Mural raising awareness for missing and murdered indigenous women vandalized
LAS CRUCES - A mural painted to raise awareness about the epidemic of missing and murdered indigenous women was defaced sometime Monday or Tuesday.
Located on the western wall of the Cruces Creatives building at 205 E. Lohman Ave., the mural was created as part of the eighth annual Illegal Art Show hosted each year by local artist Saba. Sebastian "Vela" Velazques was the mural's artist.
The mural, and more importantly its message, became national news earlier this summer, and since then, Saba said people have come from across the nation to see it.
"I don't know who would want to vandalize a mural that got so much recognition and touched so many lives and is an important issue to not be disrespected or covered up in any way," he said.
This act of vandalism is difficult to analyze, because there are so many different ways of interpreting it, Saba said.
"But the blatant disrespect for what the mural represents is evidence that the hate still exists in the community and some of these issues do touch people deeply but yeah we continue to paint more of these issues," he said.
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It won't dim our light
In a phone interview with the Sun-News, Velazques said he knows who vandalized his artwork because they've done it before, and they were talking about doing it again before this latest incident happened, but he's still pretty shocked about it.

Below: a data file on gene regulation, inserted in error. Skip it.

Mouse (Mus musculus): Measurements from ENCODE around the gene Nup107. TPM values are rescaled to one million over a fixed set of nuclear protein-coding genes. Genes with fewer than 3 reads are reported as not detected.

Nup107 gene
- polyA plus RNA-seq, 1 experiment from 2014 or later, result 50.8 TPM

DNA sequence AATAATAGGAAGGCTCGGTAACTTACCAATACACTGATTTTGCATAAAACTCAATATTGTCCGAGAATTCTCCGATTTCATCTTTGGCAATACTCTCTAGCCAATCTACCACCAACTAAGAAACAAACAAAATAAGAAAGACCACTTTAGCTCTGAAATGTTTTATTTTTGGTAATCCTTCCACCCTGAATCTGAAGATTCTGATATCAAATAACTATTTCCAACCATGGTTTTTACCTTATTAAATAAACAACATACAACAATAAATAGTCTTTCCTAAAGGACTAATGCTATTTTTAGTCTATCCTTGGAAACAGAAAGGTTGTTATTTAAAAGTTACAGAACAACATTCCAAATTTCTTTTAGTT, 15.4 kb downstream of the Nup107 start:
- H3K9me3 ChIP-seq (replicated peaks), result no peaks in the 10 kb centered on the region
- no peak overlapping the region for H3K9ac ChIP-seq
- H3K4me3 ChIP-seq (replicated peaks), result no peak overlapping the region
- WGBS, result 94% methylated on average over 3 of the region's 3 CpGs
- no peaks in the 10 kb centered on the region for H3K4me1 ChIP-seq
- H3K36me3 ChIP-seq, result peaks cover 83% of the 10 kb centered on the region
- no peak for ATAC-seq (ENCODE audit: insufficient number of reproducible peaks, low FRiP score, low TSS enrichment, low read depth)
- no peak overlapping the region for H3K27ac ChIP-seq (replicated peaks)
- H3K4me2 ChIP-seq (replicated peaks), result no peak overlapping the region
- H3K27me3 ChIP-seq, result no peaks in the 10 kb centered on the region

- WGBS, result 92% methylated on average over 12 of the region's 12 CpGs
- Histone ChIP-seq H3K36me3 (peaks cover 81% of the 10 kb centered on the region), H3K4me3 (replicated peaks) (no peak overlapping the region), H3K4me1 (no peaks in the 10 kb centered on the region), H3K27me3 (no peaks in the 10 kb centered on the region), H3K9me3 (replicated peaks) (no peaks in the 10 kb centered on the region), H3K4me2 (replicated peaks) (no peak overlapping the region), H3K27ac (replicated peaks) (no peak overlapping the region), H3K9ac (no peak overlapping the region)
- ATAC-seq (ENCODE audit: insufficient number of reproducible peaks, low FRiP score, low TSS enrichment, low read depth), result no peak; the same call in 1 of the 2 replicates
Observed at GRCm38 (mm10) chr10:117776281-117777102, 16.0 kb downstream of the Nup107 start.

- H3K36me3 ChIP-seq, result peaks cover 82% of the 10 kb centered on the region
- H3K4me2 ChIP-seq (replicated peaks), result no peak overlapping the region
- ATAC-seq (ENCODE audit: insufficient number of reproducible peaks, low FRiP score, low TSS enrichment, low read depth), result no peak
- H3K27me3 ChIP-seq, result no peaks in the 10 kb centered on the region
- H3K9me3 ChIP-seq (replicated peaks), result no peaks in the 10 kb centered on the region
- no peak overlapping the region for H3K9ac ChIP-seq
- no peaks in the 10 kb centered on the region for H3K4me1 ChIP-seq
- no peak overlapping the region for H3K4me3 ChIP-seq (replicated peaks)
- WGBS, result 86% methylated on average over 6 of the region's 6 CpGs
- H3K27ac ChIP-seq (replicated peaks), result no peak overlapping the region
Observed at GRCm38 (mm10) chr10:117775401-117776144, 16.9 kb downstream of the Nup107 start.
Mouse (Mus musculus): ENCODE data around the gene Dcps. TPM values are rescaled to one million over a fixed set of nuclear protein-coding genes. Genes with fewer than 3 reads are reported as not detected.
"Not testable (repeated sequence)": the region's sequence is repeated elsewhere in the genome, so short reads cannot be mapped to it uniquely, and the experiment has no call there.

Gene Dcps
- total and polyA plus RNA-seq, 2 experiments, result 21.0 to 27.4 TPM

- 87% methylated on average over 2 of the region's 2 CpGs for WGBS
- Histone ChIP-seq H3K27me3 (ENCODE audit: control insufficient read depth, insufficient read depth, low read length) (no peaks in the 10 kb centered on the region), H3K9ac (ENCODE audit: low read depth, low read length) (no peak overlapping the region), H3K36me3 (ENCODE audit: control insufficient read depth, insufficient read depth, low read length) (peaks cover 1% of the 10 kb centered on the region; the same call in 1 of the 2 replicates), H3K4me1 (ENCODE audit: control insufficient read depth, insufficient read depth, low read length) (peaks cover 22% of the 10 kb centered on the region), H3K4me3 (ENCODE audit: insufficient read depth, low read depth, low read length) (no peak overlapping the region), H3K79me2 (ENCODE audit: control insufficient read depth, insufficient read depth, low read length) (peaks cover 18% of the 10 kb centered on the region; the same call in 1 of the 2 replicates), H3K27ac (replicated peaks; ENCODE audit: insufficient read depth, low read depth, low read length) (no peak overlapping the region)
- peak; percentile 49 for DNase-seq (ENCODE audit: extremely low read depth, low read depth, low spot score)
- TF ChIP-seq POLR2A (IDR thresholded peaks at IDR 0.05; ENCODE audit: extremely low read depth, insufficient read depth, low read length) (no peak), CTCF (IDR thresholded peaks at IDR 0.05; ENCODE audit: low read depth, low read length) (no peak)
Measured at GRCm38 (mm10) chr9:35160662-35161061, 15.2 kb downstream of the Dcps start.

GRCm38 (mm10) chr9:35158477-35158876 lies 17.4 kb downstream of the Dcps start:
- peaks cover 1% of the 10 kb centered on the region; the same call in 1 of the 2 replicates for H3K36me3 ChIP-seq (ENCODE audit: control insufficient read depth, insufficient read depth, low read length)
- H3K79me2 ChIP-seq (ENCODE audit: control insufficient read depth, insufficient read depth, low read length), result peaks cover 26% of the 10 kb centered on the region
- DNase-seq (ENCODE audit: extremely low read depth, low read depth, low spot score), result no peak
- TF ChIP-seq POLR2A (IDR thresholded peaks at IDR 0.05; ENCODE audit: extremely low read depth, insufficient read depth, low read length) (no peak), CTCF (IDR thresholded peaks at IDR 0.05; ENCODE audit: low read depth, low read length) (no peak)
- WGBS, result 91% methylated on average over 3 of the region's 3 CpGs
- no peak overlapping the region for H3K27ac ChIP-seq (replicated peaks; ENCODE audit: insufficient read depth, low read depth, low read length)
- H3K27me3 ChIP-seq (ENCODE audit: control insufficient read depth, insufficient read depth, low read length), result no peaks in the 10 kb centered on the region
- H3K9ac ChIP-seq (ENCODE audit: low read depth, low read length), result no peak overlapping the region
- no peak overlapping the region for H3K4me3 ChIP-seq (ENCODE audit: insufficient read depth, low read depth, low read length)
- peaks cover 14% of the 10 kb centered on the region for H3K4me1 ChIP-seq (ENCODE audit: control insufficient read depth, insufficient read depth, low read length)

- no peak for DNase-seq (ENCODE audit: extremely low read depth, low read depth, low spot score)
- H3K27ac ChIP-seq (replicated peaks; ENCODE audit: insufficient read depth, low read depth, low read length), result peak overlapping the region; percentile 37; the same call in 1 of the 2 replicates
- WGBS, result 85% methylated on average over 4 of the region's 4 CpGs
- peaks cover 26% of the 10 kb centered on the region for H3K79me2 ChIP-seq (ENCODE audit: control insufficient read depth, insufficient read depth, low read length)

"I do feel that it's a directed hate crime unfortunately at one point they were community people and regardless of whatever issue they have towards me it's still unnecessary," he said.
Velazques said he creates his art to shine a light and unite not divide communities. Youth help him create his murals and communities work hard to fund them, including in Santa Fe, where he said another one of his murals was defaced.
"Any adult who will try to deface community and youth artwork is beyond my mind because it's really degrading to themselves. Who would be proud of themselves for doing that, what would people have to gain," he said.
Velazques said he depicts men, women and spiritual beings in his art. He noted the vandalism is usually directed toward the depiction of women.
"It seems like they attack the female images more so and I don't know, that's one thing I've noticed. They throw white paint right on the face they're really trying to get a negative reaction from me and they're not getting it," he said.
Velazques said he won't let the vandals dim his light and he won't stop creating art.
"It's not going to slow me down We're going to keep shining our positive light that's our calling in life," VELA said.
Velazques said he is seeking guidance about what to do through prayer. He's considering legal action.
Missing women, missing voices
Saba said he believes the mural will come back bigger than before, though it's a shame that a painting with such an important message was defaced in the first place.
"It is a clear translation. I think our society as a whole, our neighbors we don't know who are neighbors are, or that they're thinking this way towards this issue. I think they would much rather have the silence than looking at it," he said.
The National Indigenous Women's Resource Center reports that Native women suffer from violence at a rate two and half times greater than that of any other population in the United States.
New Mexico has the highest number of cases involving missing and murdered indigenous women, Rep. Andrea Romero, the bill's sponsor, told the Farmington Daily Times.